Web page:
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Cenovus CEO Alex Pourbaix speaks at a news conference in Calgary on Jan. 30, 2020.Jeff McIntosh/The Canadian Press

Cenovus Energy Inc. CVE-T is taking an estimated $1.38-billion hit to exit its oil hedges, accepting the short-term pain of shutting down the program to regain exposure to soaring oil prices and rejoin the ranks of Canada’s senior energy companies.

Cenovus, one of the largest operators in Alberta’s oil sands, announced plans Monday to suspend hedging strategies that locked in future prices for a portion of its production. The Calgary-based company said: “Given the strength of Cenovus’s balance sheet and liquidity position, the company has determined these programs are no longer required to support financial resilience.”

Cenovus put what it describes as a “risk management” program in place before the war in Ukraine sent oil prices to US$100 a barrel from US$50 a year ago. Based on current commodity prices, the company said exiting will mean booking a $970-million loss in the first quarter of this year and an additional $410-million loss in the second quarter.

While the dollar figures are large, the fact that Cenovus can afford to make this move shows how chief executive Alex Pourbaix has fixed the company’s finances since acquiring rival Husky Energy Inc. for $4.78-billion in March, 2021.

None of Cenovus’s peers in the oil patch – producers such as Canadian Natural Resources Ltd., Suncor Energy Inc. and Imperial Oil Ltd. – currently hedge oil production. As a result, shares in the country’s largest energy companies outperformed Cenovus shares over the past year, as they fully benefited from the rally in commodity prices.

Cenovus was the outlier for a simple reason: After closing the Husky acquisition, the company carried $15.9-billion in debt. Until recently, Mr. Pourbaix simply couldn’t afford to have cash flows dry up owing to a decline in oil prices.

Cenovus Energy loss widens on nearly $2-billion impairment, shares fall

A sustained downturn in energy markets – which routinely experience gut-wrenching ones – would leave Cenovus short of the cash it needed to pay back loans. If Cenovus failed to make interest payments, creditors could take control.

By pre-selling a portion of its future oil production at set prices – that’s what the hedging program does – Cenovus locked in the cash it needed to pay creditors. By hedging, Mr. Pourbaix managed the risk Cenovus could go bankrupt, wiping out shareholders.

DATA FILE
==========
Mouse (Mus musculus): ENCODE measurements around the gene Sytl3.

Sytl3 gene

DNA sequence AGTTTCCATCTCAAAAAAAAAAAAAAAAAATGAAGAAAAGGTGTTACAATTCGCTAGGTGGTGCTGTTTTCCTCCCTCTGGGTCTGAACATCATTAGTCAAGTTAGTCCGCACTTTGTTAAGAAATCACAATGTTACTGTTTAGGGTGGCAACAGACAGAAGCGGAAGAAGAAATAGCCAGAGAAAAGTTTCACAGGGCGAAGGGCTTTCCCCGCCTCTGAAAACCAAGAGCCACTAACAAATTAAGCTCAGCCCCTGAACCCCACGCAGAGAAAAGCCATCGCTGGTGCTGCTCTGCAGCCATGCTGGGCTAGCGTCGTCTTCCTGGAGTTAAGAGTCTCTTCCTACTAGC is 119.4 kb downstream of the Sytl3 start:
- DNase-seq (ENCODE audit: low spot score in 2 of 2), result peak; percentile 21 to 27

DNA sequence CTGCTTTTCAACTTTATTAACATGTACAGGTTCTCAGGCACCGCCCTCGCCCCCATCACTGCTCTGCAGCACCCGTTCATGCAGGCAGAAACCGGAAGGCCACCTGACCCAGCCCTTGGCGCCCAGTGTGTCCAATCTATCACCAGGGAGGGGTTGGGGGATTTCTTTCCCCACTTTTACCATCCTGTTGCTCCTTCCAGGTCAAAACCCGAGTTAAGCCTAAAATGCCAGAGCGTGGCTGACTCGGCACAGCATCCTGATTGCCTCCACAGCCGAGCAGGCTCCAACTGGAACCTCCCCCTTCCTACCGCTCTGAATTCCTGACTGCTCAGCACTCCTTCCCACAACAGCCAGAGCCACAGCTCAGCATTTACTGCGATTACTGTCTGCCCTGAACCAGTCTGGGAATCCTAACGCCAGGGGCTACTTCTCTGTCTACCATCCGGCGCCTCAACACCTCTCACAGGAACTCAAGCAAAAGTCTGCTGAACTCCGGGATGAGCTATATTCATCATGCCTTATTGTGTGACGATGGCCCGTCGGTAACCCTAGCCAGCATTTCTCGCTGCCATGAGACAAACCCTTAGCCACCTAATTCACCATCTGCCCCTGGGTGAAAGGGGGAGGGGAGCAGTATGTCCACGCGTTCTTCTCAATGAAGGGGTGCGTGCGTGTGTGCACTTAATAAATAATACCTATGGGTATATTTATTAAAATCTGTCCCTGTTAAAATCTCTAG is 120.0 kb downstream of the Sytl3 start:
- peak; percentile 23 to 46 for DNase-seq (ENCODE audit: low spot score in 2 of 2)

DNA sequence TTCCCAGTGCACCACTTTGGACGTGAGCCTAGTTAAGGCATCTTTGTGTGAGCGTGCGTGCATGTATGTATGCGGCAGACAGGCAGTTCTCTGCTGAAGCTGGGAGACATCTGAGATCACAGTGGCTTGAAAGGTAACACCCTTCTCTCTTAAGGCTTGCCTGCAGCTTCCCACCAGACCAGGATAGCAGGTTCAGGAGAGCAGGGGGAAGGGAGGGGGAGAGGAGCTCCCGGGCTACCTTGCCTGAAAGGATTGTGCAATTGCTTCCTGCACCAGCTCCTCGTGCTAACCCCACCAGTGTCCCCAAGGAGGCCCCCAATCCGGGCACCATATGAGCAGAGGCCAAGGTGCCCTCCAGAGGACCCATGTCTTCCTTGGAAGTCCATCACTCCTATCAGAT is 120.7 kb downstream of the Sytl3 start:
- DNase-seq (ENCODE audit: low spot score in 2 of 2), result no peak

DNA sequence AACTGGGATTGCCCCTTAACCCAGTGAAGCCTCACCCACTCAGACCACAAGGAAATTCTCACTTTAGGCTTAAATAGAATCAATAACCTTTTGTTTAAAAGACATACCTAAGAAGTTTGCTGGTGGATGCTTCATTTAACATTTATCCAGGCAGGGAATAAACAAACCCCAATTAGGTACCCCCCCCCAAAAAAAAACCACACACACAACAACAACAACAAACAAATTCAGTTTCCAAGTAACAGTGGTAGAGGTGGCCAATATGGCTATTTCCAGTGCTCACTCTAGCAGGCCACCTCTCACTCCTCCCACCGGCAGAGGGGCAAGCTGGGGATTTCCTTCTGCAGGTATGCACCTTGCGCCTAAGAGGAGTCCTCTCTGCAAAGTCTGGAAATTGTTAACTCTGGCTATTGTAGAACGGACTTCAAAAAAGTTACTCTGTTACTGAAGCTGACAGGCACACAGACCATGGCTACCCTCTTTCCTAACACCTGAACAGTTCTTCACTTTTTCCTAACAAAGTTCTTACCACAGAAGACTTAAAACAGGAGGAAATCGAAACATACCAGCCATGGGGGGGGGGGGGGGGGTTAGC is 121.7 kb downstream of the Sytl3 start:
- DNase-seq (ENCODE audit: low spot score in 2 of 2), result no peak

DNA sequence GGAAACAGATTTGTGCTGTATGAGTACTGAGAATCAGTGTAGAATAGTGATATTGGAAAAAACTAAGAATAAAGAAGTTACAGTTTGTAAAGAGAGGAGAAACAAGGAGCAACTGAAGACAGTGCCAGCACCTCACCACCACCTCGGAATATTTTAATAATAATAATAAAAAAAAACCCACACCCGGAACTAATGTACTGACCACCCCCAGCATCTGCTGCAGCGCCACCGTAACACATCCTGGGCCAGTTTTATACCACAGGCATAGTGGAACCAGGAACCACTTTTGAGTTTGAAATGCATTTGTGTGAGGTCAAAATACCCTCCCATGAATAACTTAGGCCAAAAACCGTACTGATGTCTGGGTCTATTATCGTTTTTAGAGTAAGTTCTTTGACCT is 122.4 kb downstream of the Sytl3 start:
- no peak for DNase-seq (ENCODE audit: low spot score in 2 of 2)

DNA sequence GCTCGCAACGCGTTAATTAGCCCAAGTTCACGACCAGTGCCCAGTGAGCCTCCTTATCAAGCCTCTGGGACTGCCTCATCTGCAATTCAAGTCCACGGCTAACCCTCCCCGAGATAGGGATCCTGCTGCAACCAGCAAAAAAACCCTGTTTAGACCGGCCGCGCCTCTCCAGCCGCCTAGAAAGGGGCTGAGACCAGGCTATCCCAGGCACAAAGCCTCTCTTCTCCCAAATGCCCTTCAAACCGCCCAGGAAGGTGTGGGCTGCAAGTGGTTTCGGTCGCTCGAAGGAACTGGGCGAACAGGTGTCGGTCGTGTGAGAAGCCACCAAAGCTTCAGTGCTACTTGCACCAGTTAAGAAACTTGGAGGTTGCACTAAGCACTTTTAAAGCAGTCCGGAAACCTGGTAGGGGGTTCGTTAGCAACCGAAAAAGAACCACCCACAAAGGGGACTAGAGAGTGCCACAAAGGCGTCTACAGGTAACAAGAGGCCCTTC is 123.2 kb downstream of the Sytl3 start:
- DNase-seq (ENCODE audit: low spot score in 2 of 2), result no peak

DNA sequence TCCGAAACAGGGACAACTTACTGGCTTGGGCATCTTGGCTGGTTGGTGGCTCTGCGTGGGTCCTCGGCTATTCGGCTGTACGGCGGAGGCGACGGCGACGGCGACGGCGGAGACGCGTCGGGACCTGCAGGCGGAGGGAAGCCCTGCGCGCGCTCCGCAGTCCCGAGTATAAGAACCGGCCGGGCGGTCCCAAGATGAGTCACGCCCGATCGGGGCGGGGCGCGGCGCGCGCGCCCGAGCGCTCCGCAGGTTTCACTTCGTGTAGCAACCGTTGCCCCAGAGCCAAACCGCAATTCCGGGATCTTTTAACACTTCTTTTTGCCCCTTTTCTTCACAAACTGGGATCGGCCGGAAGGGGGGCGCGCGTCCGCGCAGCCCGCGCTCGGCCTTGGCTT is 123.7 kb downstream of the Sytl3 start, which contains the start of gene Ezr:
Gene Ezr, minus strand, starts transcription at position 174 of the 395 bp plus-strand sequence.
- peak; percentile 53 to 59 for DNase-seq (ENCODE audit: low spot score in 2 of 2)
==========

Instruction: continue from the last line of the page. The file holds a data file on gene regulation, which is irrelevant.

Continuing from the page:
Over the past year, Cenovus paid down almost $4-billion in debt, in part by using cash from asset sales. Looking ahead, analysts estimate the company will generate more than $7-billion of cash this year, based on selling oil for US$95 a barrel. In this environment, the risks associated with paying down debt fell away, while the hedging program became increasingly expensive.

“In a rapidly rising oil price environment, like the first quarter, these hedging losses will be material,” said analyst Jason Bouvier at Scotiabank in a report on Cenovus published last month. At the time, he said investors needed to look past the “sticker shock” of these losses and focus on the company’s shrinking debts and soaring cash flow. On Monday, Mr. Bouvier followed up with a report that said: “Cenovus is suspending its hedging program due to the strength of its balance sheet.”

If they gave Olympic medals for losing money on exiting hedges, Cenovus wouldn’t even get near the podium. Barrick Gold Corp. took a US$5.6-billion charge in 2009 when it shut down a bullion hedging program and was forced to sell US$4-billion of stock to pay for the move.

Junior and intermediate energy companies will continue to hedge a portion of their production to ensure they’ve got the cash needed to fund exploration and new projects, according to analysts, and investors in these companies look at the programs as a necessary cost when valuing their stocks.

However, investors in Canada’s largest energy plays want to take full advantage of a bull market for oil. They don’t want repeated sticker shocks, in the form of ongoing losses from hedging. By aggressively paying down debt and shutting down the only hedging program among senior oil companies, Mr. Pourbaix showed that Cenovus has fully digested the Husky acquisition.

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